Top GOP Congressman Is OUT!

OPINION:  This article contains commentary which may reflect the author’s opinion

Representative Ken Buck (R-CO), a Republican, abruptly announced his retirement from Congress.

On Tuesday, Buck declared that he would step down from the House at the end of the next week.

Buck wrote in a press release:

“It has been an honor to serve the people of Colorado’s 4th District in Congress for the past 9 years.

“I want to thank them for their support and encouragement throughout the years.

“Today, I am announcing that I will depart Congress at the end of next week.

“I look forward to staying involved in our political process, as well as spending more time in Colorado and with my family.”

Since November 2014, Buck has been a member of the US House of Representatives.

He presently serves on the Foreign Affairs and Judiciary Committees of the House.

Additionally, Buck was one of three House Republicans who stopped Alejandro Mayorkas, the secretary of homeland security, from being impeached.

The congressman declared in November that he would not be seeking reelection.

When questioned earlier this month about why he chose not to run for reelection, Buck stated he is not “going to lie” on behalf of the Republicans.

While Buck’s aspirations for the nation remain same, he acknowledged on NewsNation’s “The Hill Sunday” that “the world has changed dramatically” around him.

“We’ve gone from a time when the Tea Party stood for conservative principles, for constitutional principles, to a time where the [populists] have taken over the Republican Party and are really advocating things that I believe are very dangerous,” he told host Chris Stirewalt.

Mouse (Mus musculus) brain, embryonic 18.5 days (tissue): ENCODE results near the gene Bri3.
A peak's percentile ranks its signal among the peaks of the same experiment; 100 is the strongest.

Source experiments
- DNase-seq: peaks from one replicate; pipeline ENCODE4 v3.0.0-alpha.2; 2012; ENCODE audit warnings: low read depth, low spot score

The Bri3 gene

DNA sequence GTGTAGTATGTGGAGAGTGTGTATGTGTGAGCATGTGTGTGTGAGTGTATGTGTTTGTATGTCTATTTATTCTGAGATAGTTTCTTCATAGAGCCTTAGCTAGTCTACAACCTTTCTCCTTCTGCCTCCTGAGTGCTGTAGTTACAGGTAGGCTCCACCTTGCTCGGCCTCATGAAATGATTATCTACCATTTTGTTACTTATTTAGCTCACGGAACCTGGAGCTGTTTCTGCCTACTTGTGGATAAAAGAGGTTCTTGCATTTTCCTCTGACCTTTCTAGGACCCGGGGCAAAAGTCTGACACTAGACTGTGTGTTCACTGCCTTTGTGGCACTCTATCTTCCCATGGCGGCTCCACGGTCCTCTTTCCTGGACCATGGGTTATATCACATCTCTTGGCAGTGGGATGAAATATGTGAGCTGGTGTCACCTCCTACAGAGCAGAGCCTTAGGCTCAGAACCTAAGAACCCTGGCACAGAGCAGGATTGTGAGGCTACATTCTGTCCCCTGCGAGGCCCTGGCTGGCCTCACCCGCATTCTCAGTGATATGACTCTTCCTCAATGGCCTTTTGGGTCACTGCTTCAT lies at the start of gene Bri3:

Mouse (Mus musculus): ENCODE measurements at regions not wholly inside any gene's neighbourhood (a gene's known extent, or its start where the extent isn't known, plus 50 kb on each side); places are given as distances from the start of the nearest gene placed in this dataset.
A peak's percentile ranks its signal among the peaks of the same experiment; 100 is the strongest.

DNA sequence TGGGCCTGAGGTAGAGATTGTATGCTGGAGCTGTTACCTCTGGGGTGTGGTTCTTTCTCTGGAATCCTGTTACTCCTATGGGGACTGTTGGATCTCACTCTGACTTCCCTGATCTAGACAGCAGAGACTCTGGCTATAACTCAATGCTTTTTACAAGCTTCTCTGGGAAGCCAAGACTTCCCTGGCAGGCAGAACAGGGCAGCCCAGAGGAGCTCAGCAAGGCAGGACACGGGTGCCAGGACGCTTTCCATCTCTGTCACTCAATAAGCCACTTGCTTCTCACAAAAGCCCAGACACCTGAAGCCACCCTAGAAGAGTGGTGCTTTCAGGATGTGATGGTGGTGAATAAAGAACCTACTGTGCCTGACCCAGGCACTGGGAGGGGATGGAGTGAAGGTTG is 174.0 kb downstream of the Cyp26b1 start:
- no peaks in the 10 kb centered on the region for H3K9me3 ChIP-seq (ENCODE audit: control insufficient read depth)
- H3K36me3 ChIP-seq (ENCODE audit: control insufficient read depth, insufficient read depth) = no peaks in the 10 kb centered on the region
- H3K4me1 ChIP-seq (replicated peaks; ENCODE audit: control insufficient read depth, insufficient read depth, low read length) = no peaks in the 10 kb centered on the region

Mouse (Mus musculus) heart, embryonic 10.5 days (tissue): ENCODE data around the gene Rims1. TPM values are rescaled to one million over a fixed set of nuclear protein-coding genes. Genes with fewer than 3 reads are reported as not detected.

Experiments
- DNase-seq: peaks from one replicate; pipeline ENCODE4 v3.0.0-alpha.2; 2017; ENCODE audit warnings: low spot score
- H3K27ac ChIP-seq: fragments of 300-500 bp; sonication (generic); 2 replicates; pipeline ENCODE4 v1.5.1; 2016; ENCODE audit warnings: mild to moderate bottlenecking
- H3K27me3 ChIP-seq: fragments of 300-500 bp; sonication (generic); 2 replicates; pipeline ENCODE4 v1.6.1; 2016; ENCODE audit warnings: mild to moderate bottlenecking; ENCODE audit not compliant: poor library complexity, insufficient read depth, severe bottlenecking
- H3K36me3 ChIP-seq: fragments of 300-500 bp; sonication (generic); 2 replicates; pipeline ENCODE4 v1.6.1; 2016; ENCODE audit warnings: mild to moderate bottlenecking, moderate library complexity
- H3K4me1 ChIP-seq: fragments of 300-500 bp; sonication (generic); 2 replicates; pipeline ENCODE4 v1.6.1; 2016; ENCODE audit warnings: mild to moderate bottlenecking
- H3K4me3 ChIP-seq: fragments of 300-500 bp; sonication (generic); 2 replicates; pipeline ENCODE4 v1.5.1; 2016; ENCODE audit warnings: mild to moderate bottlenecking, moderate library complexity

In response to a question about his reasoning for quitting Congress, Buck stated that a variety of circumstances had a role.

“The MAGA crowd ran a primary against me last time. I won 75-25.

“I’m not concerned about [a] primary, I’m not concerned about losing a general election.

“You know, the time is right,” he continued.

“I’m at a point in my life where I want to do different things.

“I want to enjoy my family more, I want to [do] less business travel and more recreational travel.”

“There are a lot of things that went into the decision,” he said.

“But really we’re at a time in American politics, that I am not going to lie on behalf of my presidential candidate, on behalf of my party,” he added.

“And I’m very sad that others in my party have taken the position that, as long as we get the White House, it doesn’t really matter what we say.”

Buck has taken issue with some of his party’s members for endorsing Donald Trump.

When Buck was vying for speaker of the House last autumn, he withdrew his support from Jim Jordan (R-OH), the chairman of the judiciary committee.

He referenced Jordan’s endorsement of Trump in relation to the unfounded accusations made against the 45th president on January 6.

Buck’s decision to forego a second term was applauded by Trump, who called it a “great thing” for the Republican Party.

But the GOP majority will now be under much more pressure due to Buck’s abrupt exit.

There will be 218 Republicans and 213 Democrats among the 431 members.

The GOP can now only lose two of its own votes on any given topic.











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